Diagnosis

Scare Averted

I have waited to post this until I had an outcome; spoiler alert: This story has a happy ending.

You may recall that in July I had a full body scan.  This was done because one of my lymph nodes came back positive from the Sentinel Lymph Node Biopsy. Shortly after those tests were done, I called Dr. Cancer, and she confirmed that the scans came back clean, with “no distant disease.” Excellent news!

But I’ve learned to be cautious about such statements, especially left via voicemail as this one was. When I started getting call-backs from my mammograms, I was told not to worry – until I was told I needed a biopsy. When my biopsy was positive, the initial assessment was lumpectomy + radiation only. Then that turned into a mastectomy due to the multi-centricity of my cancer. But still very unlikely that I’d need chemo; in fact, after surgery, both surgeons said, “your lymph nodes are negative, yay!” Then a few days later the pathology report came back and they were positive. At the microscopic level, true; but from a treatment protocol perspective, positive is positive – time for chemo.

(Sidebar: I’m actually glad I’m doing all this – full mastectomy + chemo + radiation. It seems like the most aggressive possible treatment for what seems to be a highly treatable cancer. I plan to live a long time, and I can take it: give me what you got, let’s nuke this bastard!!!)

Anyway, with this ongoing saga, I was actually not incredibly surprised when, at my visit with Dr. Cancer for my first round of chemo on August 16, she said, “Your CT scan actually showed a cyst on your liver.  The radiologist does not think it’s anything of concern, and liver cysts are very common, so we’re not worried.  But we want to check everything at this point and leave no stone unturned. I’d like you to have an abdominal MRI.”

Positive lymph nodes mean that the cancer has just started to spread. Right now the goal of my treatment is to blast everything with chemo to prevent it from spreading from the lymph nodes and “settling” in a distant body part – such as the liver.  If this were to happen, that would be considered Stage IV, or “metastasis,” and would swing my prognosis from “curable” to “not curable.”  And that’s as much the research as I’ve done on this, for obvious reasons.

Well, I tried to schedule an MRI, but was pretty sure they would not let me, because of the breast expander that Dr. FixIt put on during the mastectomy.  He gave me a little card about this medical device that was pretty clear that an MRI would be a bad idea:

mentor-info-card.jpg

I called to schedule the MRI anyway, just in case, and the scheduler put me on hold to speak to the MRI folks. They asked more info about the exact model of device I had. So, I called Dr. FixIt’s office and got more details.  I found the following info on the company’s website (red highlight mine):

“The ARTOURA® PROFILE® Tissue Expanders can be used for breast reconstruction after mastectomy, correction of an underdeveloped breast, scar revision and tissue defect procedures. The expanders are for temporary subcutaneous or submuscular implantation and are not intended for use beyond six months. Do no use the ARTOURA® PROFILE® Tissue Expander in patients where an MRI may be needed. The device could be moved by the MRI causing pain or displacement, potentially resulting in a revision surgery. The incidence of extrusion of the expander has been shown to increase when the expander has been placed in injured areas.”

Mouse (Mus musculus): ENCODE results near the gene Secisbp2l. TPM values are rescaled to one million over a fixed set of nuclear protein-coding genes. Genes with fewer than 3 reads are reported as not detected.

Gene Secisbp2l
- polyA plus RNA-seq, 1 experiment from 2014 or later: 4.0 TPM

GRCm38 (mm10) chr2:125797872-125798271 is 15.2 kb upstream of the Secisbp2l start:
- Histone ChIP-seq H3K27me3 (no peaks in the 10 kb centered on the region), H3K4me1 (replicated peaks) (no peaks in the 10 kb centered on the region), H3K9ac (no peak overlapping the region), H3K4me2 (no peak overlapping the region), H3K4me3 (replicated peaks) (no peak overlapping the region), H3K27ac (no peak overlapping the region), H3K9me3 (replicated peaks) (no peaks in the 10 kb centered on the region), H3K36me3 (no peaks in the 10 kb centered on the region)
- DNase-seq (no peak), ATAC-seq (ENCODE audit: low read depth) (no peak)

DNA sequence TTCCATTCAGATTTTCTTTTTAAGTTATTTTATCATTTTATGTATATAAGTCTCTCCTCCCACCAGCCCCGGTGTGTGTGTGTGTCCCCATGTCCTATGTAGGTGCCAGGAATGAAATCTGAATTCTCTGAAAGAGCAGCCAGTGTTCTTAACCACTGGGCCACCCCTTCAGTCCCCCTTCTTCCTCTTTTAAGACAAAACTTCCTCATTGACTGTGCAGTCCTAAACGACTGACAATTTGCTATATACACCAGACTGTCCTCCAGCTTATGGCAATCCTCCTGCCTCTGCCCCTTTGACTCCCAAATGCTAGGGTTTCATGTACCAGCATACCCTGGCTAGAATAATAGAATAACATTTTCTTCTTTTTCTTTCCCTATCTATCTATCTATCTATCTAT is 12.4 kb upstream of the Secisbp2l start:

(Also note the comment that the device is not intended for use beyond six months.  I’ll have mine in place for over a year!  Something to ask Dr. FixIt about next time I see him.)

So I called Dr. Cancer to ask what to do. I did not hear back but this was just before my Friday hydration visit, so I figured I’d wait until I was there. I brought the card with me, along with a print-out of the above text. Dr. Cancer pushed back a bit – “Didn’t you have an MRI with the expander in place?” (The answer is “no.”)  But she seemed to accept all the paperwork I’d brought in.  I figured if she still pushed back I’d just have her speak to Dr. FixIt and/or the MRI technicians directly.

She changed the order to an abdominal CT scan, and the following Friday I drove back up to RB to have that done. Fortunately the technician immediately asked me how my veins are. I said they’re crap – I need to tell people that from now on – and she got an RN to put in my IV, which was a great call.

Given my past experience with “you’re fine – oh wait just kidding,” this time I decided to wait until my next office visit with Dr. Cancer, which was my second chemo day on Sept. 6. So this is all a very long story to tell you that she confirmed that the cyst they saw on my liver really is just a cyst.  Still no “distant disease;” no need for me to read up on Stage IV cancer.  Apparently liver cysts are very common (although I have intentionally not Googled anything on this).

Welcome to my new normal. Aren’t you glad I waited until I had the whole story before telling you about it?  I will now add my 2nd CT scan to my “past appointments” page…

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4 thoughts on “Scare Averted

  1. Erika, excellent news!!! I’m so happy to hear this great turn. I, too, have something “super common” on my liver apparently. Explained to me like a birth mark. Maybe livers are just like whale’s bellies that way? Anyhow, congratulations!!!!

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  2. Glad it was nothing. This is what happens when they scan various body parts. They find things you don’t need to know about. I have a cyst in my kidney, found on x-ray for arthritis, I think, led to MRI, and yes, I have a cyst in my kidney. Apparently common.

    You look great by the way!

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